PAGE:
Prospective evaluation of beta-blocker use at the time of hospital discharge as a heart failure performance measure: results from OPTIMIZE-HF.J Card Fail. 2007 Nov; 13(9):722-31.JC
The objective of this study was to prospectively evaluate beta-blocker use at hospital discharge as an indicator of quality of care and outcomes in patients with heart failure (HF).
METHODS AND RESULTS
Data from the Organized Program to Initiate Lifesaving Treatment in Hospitalized Patients with Heart Failure (OPTIMIZE-HF) registry for patients hospitalized with HF from 259 hospitals were prospectively collected and analyzed. HF medication contraindications, intolerance, and use at hospital discharge were assessed, along with 60- to 90-day follow-up data in a prespecified cohort. There were 20,118 patients with left ventricular systolic dysfunction. At discharge, 90.6% of patients were eligible to receive beta-blockers, and 83.7% were eligible to receive an angiotensin-converting enzyme inhibitor or angiotensin receptor blocker. Eligible patients discharged with beta-blockers were significantly more likely to be treated at follow-up than those not discharged with beta-blockers (93.1% vs 30.5%; P < .0001). Discharge use of beta-blockers in eligible patients was associated with a significant reduction in the adjusted risk of death (hazard ratio: 0.48; 95% confidence interval: 0.32-0.74; P < .001) and death/rehospitalization (odds ratio: 0.74; 95% confidence interval: 0.55-0.99; P = .04), although we cannot completely exclude the possibility of residual confounding.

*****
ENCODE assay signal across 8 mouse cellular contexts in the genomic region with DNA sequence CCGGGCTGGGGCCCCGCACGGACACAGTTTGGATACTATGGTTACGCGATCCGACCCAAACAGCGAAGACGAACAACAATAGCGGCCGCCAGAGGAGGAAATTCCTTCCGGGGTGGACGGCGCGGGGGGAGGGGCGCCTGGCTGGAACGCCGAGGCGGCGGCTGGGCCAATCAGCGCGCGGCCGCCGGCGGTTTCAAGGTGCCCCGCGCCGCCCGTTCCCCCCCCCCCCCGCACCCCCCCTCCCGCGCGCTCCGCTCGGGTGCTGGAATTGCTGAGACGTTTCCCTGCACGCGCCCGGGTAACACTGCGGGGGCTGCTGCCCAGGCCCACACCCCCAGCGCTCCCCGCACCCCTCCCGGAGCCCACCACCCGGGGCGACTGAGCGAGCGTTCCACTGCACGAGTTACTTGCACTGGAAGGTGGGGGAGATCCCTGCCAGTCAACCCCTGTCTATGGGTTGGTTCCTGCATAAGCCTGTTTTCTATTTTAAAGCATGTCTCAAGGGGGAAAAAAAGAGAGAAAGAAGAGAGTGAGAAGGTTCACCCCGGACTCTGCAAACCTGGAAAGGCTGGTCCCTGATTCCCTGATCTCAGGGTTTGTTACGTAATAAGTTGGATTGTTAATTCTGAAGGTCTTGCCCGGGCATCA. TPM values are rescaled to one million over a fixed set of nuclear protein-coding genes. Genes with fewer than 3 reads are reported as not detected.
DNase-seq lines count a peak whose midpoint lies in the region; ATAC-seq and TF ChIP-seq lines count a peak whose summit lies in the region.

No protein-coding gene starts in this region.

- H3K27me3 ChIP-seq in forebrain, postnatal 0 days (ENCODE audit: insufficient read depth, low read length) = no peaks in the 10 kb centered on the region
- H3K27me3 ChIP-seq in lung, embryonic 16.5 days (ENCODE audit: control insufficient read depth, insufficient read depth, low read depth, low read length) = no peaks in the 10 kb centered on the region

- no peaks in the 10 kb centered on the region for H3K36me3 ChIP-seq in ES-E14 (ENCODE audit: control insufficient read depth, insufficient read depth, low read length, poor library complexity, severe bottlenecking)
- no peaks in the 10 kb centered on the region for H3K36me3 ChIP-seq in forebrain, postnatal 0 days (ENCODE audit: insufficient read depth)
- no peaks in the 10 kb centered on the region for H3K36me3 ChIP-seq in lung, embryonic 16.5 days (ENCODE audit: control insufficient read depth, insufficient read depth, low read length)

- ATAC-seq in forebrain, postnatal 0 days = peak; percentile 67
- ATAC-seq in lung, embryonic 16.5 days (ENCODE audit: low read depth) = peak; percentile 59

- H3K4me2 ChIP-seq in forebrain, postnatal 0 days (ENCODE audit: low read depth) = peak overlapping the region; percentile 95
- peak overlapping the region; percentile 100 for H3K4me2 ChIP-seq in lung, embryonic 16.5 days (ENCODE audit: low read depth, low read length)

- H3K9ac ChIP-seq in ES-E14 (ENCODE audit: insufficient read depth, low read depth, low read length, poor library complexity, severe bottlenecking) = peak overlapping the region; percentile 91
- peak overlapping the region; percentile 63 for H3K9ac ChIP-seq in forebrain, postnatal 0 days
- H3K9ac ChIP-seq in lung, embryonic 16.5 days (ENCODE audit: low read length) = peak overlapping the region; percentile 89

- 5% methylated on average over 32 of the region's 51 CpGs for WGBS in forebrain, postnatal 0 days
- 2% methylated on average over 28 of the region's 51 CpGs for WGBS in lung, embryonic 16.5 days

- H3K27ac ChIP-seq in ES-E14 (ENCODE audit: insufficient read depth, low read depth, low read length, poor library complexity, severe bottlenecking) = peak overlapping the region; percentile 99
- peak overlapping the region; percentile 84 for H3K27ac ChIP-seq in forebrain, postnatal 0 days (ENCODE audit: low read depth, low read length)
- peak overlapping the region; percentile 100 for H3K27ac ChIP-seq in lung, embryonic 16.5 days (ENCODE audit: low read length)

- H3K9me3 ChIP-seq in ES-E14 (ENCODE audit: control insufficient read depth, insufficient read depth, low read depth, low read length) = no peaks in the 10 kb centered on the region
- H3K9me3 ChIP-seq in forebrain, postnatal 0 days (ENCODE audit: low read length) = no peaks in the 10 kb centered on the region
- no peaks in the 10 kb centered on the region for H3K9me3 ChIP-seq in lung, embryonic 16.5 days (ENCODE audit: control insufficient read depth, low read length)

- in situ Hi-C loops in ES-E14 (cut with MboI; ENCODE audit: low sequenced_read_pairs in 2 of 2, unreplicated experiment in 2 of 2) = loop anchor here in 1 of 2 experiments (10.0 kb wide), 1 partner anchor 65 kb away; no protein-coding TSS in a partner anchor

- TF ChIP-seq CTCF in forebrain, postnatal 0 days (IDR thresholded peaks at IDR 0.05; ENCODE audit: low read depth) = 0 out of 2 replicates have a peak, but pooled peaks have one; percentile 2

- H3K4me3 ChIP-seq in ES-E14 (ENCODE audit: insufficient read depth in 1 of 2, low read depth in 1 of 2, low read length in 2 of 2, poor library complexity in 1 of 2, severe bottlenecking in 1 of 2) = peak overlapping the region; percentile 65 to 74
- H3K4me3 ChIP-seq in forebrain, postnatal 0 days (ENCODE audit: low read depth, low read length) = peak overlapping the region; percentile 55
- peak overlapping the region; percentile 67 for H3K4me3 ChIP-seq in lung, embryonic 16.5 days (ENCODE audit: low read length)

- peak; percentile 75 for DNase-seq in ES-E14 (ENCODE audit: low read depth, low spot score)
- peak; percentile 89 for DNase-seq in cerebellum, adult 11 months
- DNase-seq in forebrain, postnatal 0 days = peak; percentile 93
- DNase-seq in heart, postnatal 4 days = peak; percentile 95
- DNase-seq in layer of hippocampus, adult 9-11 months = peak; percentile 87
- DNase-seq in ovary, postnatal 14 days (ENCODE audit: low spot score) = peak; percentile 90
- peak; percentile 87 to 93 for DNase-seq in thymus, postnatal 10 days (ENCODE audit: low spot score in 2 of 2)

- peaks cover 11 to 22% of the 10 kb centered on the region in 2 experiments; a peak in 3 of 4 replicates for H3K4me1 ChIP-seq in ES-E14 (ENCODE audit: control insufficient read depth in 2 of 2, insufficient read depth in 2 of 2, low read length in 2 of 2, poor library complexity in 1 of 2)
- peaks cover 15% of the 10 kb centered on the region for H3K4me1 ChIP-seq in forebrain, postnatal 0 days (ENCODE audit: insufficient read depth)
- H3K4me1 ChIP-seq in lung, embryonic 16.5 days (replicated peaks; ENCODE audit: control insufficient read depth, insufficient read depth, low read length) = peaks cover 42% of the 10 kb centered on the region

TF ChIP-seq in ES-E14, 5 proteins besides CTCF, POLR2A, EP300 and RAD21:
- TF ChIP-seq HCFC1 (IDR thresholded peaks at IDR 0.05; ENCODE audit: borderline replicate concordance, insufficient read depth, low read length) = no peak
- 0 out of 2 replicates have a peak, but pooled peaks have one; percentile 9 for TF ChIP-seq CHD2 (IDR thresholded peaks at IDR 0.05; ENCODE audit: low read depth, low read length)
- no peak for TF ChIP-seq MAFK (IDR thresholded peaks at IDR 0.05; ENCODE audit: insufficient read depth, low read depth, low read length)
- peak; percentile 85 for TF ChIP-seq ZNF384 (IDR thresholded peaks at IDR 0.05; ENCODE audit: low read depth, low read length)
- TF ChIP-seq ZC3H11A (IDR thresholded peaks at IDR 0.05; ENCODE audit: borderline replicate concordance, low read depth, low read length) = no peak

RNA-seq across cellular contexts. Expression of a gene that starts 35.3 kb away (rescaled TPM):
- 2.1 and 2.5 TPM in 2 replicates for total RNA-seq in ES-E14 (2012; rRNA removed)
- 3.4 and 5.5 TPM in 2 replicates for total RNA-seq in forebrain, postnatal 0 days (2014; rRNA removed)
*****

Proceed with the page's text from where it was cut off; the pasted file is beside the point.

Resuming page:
Discharge beta-blocker use in HF appeared to be well tolerated, improved treatment rates, and was associated with substantially lower postdischarge mortality risk. These data provide additional evidence that supports beta-blocker use at hospital discharge in eligible patients as an HF performance measure.